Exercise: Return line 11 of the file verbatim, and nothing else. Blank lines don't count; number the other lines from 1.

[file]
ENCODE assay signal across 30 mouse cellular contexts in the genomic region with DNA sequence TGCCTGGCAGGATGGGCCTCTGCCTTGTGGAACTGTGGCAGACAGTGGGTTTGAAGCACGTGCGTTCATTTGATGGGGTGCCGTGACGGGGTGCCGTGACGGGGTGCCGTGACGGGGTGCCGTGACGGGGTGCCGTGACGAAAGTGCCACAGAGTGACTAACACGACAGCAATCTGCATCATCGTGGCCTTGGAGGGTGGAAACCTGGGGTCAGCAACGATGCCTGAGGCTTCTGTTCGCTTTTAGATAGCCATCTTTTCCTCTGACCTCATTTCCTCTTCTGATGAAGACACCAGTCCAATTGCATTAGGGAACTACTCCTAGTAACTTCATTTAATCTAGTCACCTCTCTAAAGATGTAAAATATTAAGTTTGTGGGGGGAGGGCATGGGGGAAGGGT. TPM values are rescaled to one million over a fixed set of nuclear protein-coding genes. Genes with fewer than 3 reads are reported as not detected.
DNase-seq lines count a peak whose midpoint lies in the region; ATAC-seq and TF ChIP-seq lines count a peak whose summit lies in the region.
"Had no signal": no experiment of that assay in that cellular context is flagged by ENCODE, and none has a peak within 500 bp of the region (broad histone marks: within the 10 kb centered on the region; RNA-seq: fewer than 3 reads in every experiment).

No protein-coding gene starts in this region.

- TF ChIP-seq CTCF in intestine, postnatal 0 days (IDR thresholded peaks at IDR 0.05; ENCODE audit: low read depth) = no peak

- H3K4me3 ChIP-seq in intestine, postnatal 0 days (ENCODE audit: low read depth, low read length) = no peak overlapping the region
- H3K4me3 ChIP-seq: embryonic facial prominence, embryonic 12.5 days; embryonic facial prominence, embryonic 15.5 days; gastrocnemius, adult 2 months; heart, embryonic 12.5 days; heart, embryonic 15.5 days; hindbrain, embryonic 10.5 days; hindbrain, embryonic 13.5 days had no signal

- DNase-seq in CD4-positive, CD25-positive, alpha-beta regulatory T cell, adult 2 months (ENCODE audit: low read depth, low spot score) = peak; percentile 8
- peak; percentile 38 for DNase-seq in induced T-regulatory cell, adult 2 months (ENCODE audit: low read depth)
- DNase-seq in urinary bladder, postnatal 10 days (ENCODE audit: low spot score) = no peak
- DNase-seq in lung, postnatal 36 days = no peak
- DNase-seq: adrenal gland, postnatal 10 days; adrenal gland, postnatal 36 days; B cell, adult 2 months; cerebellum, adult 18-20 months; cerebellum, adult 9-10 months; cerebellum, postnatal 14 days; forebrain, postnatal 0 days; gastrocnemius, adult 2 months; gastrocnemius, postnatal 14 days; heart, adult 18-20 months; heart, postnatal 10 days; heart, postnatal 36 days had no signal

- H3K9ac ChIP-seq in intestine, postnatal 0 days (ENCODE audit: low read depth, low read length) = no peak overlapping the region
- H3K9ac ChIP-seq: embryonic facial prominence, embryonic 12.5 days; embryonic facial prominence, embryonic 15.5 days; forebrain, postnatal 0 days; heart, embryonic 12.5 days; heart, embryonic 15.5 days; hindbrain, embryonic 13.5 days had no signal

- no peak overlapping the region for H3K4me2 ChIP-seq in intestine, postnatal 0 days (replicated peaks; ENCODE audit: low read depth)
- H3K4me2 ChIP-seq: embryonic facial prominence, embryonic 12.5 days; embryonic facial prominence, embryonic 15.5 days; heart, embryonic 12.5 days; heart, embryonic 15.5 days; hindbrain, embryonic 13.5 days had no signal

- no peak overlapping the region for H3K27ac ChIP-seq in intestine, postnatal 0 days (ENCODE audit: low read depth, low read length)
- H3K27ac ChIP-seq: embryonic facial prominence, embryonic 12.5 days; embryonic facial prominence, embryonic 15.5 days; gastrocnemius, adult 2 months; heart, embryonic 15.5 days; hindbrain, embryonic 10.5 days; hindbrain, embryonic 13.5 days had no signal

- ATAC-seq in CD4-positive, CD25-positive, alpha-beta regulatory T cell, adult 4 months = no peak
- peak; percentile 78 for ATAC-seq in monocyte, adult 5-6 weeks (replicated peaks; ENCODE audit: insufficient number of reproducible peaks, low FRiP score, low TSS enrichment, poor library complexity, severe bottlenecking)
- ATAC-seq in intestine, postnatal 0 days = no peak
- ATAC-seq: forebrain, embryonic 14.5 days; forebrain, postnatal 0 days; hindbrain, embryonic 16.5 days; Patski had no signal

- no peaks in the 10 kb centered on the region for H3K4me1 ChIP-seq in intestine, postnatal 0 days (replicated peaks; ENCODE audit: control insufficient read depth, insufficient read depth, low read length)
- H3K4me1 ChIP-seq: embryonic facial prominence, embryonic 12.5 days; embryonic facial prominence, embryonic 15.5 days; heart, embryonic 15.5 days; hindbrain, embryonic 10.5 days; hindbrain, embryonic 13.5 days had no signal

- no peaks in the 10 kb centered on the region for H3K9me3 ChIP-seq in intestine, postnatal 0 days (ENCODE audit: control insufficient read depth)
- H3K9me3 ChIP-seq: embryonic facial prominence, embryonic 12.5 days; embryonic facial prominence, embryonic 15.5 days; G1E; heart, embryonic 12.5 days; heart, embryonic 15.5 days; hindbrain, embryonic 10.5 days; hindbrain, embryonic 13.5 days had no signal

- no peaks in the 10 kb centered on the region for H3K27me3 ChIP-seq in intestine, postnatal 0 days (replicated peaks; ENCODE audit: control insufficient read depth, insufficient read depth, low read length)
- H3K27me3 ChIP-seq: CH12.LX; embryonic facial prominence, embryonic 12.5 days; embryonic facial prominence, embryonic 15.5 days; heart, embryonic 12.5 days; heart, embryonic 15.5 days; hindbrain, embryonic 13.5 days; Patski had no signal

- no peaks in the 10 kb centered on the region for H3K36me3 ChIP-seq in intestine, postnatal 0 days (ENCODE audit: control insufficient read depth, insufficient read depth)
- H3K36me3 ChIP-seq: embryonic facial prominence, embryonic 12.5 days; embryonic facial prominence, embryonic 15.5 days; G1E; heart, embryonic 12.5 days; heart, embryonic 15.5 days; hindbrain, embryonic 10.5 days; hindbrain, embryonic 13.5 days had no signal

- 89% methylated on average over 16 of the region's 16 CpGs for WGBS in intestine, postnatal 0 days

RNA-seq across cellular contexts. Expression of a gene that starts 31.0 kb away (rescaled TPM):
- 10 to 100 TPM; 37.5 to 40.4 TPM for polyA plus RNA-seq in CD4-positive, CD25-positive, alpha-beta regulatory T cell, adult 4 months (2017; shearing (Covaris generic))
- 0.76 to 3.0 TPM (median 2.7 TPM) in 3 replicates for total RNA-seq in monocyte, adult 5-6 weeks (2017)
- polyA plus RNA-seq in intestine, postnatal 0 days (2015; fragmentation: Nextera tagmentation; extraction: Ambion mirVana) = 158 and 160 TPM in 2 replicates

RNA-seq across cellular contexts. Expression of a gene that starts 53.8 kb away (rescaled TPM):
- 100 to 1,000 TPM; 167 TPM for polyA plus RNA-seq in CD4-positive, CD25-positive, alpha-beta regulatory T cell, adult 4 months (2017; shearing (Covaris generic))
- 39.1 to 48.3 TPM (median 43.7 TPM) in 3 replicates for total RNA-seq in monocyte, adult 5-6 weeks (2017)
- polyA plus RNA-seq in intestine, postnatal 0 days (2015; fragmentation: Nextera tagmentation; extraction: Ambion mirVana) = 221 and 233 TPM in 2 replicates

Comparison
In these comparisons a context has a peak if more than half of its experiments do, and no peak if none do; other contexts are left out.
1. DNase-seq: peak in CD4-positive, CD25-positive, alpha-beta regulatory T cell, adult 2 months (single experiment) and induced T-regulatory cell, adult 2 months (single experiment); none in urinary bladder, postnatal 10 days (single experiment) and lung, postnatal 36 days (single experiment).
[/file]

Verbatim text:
- DNase-seq in lung, postnatal 36 days = no peak